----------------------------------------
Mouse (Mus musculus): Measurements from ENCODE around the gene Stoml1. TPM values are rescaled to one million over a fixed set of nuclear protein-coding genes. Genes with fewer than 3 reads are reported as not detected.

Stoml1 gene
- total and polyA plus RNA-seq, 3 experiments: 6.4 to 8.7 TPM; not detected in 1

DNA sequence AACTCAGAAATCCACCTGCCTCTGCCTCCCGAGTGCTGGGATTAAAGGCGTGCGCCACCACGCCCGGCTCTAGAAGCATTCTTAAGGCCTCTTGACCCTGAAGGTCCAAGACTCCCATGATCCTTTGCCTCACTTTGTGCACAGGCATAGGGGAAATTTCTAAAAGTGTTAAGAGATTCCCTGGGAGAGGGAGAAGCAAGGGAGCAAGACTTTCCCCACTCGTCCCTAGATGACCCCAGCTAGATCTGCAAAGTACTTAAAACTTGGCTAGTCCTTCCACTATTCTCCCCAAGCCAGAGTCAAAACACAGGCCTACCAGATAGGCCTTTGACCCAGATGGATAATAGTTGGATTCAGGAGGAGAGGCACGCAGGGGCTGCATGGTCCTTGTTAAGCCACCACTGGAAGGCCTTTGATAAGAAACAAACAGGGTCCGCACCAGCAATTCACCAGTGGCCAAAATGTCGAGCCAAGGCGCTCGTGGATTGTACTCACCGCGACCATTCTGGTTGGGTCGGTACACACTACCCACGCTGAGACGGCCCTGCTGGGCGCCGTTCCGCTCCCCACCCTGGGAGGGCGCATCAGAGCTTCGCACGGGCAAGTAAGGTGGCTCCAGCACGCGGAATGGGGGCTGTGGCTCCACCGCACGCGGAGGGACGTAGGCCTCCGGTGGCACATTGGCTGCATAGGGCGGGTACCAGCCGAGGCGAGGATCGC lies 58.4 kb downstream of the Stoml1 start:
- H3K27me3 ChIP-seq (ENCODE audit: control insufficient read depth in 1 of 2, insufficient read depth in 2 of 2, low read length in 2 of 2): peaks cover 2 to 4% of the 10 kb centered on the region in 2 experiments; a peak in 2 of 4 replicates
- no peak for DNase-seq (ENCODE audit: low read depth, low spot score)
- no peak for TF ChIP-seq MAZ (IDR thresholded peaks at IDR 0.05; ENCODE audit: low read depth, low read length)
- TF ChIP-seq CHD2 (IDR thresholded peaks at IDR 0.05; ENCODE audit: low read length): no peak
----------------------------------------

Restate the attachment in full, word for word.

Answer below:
Mouse (Mus musculus): Measurements from ENCODE around the gene Stoml1. TPM values are rescaled to one million over a fixed set of nuclear protein-coding genes. Genes with fewer than 3 reads are reported as not detected.

Stoml1 gene
- total and polyA plus RNA-seq, 3 experiments: 6.4 to 8.7 TPM; not detected in 1

DNA sequence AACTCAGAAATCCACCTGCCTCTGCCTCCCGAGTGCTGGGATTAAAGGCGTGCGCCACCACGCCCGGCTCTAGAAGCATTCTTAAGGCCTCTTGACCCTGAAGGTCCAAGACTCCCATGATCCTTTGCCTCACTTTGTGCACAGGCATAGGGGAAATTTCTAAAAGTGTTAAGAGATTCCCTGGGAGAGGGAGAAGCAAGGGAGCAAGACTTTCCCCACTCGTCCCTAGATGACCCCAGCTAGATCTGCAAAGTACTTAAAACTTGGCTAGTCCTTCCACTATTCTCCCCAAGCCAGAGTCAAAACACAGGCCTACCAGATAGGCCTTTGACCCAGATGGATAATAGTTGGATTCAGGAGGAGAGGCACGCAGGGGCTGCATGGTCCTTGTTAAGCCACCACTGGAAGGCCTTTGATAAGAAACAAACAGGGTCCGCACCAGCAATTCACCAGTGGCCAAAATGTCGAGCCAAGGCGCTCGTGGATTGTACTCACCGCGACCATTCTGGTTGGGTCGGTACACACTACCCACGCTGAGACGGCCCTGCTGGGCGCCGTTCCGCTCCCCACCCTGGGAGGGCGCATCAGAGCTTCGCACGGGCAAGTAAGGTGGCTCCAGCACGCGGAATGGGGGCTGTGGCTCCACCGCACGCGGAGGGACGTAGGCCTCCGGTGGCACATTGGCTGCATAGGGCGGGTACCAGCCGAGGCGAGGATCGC lies 58.4 kb downstream of the Stoml1 start:
- H3K27me3 ChIP-seq (ENCODE audit: control insufficient read depth in 1 of 2, insufficient read depth in 2 of 2, low read length in 2 of 2): peaks cover 2 to 4% of the 10 kb centered on the region in 2 experiments; a peak in 2 of 4 replicates
- no peak for DNase-seq (ENCODE audit: low read depth, low spot score)
- no peak for TF ChIP-seq MAZ (IDR thresholded peaks at IDR 0.05; ENCODE audit: low read depth, low read length)
- TF ChIP-seq CHD2 (IDR thresholded peaks at IDR 0.05; ENCODE audit: low read length): no peak